2. The Federal Reserve continues to expand the US money supply around a 5% annualized rate.  The reason for the current bull-market in US stocks is the sudden expansion of the US M2 money supply that occurred last summer in June and July.  This was caused by a burst of banks originating new net loans at a rapid rate.  Since this burst, US M2 growth rate has returned to the 5% rate where it had previously been.  (See details here.)  ABCT describes how accelerating growth in the money supply will cause a bubble-boom, and that is what is happening now.  If money supply growth does not continue to accelerate, like we have now, eventually the bubble-boom ends.  We are concerned this is what will happen, but it’s just as likely scenario 3 will occur.
  3. Scenario 3 entails an acceleration of the US M2 money supply growth rate.  Should this happen in the near future the current bubble-boom duration will be extended.  The source could be either additional Quantitative Easing or accelerated bank lending.  QE is unlikely without a crisis, but bank lending could happen at any moment.

Scenario 2 and 3 both result in very serious price inflation.  The bubble-boom the US is currently experiencing will eventually end.  It ends when the Federal Reserve slows or stops the money supply growth.  If the Fed fails to stop creating new money, then hyperinflation results and the currency completely collapses.  We are not predicting hyperinflation.  We are simply stating the only possible outcomes from our current situation.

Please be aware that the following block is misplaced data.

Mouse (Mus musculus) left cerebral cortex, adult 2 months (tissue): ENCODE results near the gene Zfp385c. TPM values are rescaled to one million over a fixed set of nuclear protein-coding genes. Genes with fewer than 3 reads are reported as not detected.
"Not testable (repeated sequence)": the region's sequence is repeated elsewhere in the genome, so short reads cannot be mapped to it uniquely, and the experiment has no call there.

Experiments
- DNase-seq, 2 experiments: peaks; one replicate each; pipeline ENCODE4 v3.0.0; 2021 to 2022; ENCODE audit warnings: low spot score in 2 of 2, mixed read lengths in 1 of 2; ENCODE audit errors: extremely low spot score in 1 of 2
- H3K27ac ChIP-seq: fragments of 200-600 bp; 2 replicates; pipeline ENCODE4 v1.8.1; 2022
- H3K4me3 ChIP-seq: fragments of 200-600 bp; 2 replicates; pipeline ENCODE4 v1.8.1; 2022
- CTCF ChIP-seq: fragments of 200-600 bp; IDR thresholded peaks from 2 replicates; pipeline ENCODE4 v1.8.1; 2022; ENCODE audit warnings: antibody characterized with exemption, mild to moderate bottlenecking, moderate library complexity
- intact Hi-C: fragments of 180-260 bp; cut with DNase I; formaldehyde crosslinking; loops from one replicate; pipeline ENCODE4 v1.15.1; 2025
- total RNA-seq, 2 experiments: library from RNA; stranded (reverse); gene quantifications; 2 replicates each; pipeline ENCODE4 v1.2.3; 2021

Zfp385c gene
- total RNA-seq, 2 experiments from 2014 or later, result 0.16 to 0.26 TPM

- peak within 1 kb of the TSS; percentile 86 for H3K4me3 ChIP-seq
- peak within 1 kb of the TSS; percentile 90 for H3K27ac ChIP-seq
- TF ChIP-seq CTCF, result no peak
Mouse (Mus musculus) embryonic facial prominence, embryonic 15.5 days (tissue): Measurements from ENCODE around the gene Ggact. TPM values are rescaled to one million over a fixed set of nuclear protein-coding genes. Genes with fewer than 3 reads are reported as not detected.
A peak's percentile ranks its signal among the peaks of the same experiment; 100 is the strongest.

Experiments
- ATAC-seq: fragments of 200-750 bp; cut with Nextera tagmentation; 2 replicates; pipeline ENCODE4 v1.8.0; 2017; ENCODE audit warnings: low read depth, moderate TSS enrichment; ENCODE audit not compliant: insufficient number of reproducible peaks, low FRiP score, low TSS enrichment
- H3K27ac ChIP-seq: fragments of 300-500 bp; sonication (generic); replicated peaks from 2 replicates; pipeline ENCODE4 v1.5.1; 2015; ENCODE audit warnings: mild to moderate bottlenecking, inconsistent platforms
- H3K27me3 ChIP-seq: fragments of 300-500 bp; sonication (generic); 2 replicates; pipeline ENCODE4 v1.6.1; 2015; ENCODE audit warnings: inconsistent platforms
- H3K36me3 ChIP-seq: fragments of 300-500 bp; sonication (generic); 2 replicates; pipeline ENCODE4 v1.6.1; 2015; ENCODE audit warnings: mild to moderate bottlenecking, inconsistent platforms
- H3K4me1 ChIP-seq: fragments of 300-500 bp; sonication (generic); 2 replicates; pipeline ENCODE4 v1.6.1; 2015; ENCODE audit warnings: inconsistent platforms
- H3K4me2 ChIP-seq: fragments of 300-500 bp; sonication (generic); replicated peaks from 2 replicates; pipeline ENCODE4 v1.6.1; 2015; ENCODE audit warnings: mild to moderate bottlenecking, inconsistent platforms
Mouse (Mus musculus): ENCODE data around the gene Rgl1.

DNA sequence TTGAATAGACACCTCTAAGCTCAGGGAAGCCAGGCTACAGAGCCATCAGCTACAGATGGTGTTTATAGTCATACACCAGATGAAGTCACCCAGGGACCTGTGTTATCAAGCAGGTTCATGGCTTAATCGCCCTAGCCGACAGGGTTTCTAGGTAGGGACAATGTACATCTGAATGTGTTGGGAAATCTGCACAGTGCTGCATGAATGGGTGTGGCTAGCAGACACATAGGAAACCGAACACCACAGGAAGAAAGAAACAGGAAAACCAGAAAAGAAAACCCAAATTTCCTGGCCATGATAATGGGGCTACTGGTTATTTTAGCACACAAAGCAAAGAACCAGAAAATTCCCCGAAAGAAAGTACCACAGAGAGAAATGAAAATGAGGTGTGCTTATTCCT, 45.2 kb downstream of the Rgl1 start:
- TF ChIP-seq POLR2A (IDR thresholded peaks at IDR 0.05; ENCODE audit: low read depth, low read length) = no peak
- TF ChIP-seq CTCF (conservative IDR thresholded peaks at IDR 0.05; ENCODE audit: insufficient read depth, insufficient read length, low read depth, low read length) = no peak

Price inflation is already getting pretty bad although it doesn’t get much press coverage.  There is more evidence of price inflation every day in addition to the Consumer Price Index which is best represented at  With a presidential election this year much of the news will have a political bias of one sort or another.  Right now the improving economy is mostly ignored by both political parties.  One party seeks to expand stimulus spending and the other is attempting to blame the recent recession and lingering unemployment on the other, so both are motivated to ignore the mounting evidence of the new bubble-boom and manipulated bull-market.  We would guess each political party will eventually attempt to take credit for the economic improvements, followed by both sides blaming the other when price inflation gets worse.

We continue to advise investing in leveraged index funds as part of your strategy to grow your portfolio faster than the rate of price inflation.  We admit the current situation is uncertain regarding how much longer the bull market will persist, but our best guess is that it will continue for a while longer.  We are currently in Scenario 2, but Scenario 3 could easily happen at any time.

Recommended Reading:

Today at was an article by Ludwig von Mises.  It gives a brief explanation of the business cycle.  Austrian Business Cycle Theory is a rich and complex theory, but this brief essay is very good at explaining some of the key points.